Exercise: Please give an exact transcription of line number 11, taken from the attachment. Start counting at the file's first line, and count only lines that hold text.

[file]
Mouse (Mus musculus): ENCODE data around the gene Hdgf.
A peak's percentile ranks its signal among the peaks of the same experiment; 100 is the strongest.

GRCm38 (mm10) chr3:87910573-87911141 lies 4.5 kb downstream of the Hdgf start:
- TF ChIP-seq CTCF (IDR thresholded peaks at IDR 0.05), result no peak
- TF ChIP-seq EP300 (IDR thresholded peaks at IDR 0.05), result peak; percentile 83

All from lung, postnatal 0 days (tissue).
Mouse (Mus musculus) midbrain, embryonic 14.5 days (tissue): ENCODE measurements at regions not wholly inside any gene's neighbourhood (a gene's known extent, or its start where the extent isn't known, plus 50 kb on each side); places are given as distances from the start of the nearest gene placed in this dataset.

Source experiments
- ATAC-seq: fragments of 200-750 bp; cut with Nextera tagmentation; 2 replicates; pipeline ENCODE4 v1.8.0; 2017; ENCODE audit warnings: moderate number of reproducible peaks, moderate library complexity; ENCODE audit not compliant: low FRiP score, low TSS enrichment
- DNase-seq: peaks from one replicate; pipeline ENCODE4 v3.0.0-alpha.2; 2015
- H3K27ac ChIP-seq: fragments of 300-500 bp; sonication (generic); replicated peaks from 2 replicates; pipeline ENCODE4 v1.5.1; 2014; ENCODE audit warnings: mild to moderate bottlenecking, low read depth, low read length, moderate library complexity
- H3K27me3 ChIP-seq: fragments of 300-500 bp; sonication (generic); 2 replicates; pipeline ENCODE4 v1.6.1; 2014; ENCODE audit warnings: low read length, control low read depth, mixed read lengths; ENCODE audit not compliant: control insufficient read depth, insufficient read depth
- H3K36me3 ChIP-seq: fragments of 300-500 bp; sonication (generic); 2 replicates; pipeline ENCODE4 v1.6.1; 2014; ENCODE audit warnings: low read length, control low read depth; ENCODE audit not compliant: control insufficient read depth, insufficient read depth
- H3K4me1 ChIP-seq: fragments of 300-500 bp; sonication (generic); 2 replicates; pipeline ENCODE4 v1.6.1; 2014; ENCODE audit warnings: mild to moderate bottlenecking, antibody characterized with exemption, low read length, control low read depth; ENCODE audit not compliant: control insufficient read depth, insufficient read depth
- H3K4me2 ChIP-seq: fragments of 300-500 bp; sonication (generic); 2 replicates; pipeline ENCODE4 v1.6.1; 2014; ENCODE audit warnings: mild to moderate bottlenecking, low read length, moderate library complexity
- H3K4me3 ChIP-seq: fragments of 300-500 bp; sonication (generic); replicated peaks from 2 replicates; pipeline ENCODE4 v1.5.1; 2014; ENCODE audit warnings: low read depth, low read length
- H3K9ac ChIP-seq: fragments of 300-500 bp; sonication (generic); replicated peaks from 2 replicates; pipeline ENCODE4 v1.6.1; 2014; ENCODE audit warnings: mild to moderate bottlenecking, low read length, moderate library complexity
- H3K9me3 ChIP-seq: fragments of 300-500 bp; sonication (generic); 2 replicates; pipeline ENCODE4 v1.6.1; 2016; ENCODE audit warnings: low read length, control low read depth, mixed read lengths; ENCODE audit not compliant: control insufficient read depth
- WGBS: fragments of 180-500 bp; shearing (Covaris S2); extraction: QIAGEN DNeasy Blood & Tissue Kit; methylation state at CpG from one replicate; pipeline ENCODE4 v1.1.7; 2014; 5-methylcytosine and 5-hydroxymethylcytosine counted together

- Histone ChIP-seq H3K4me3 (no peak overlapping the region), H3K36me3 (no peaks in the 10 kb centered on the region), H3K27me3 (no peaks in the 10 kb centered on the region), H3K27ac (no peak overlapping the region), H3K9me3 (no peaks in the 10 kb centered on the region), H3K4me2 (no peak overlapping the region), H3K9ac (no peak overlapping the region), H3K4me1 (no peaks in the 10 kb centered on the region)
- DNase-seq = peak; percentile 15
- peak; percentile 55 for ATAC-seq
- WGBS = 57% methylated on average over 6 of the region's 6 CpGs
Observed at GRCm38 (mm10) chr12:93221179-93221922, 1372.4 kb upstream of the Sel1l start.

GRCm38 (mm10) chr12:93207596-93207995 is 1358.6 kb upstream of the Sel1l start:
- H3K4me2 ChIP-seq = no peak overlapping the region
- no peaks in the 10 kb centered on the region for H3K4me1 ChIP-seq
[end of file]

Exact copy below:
- H3K27ac ChIP-seq: fragments of 300-500 bp; sonication (generic); replicated peaks from 2 replicates; pipeline ENCODE4 v1.5.1; 2014; ENCODE audit warnings: mild to moderate bottlenecking, low read depth, low read length, moderate library complexity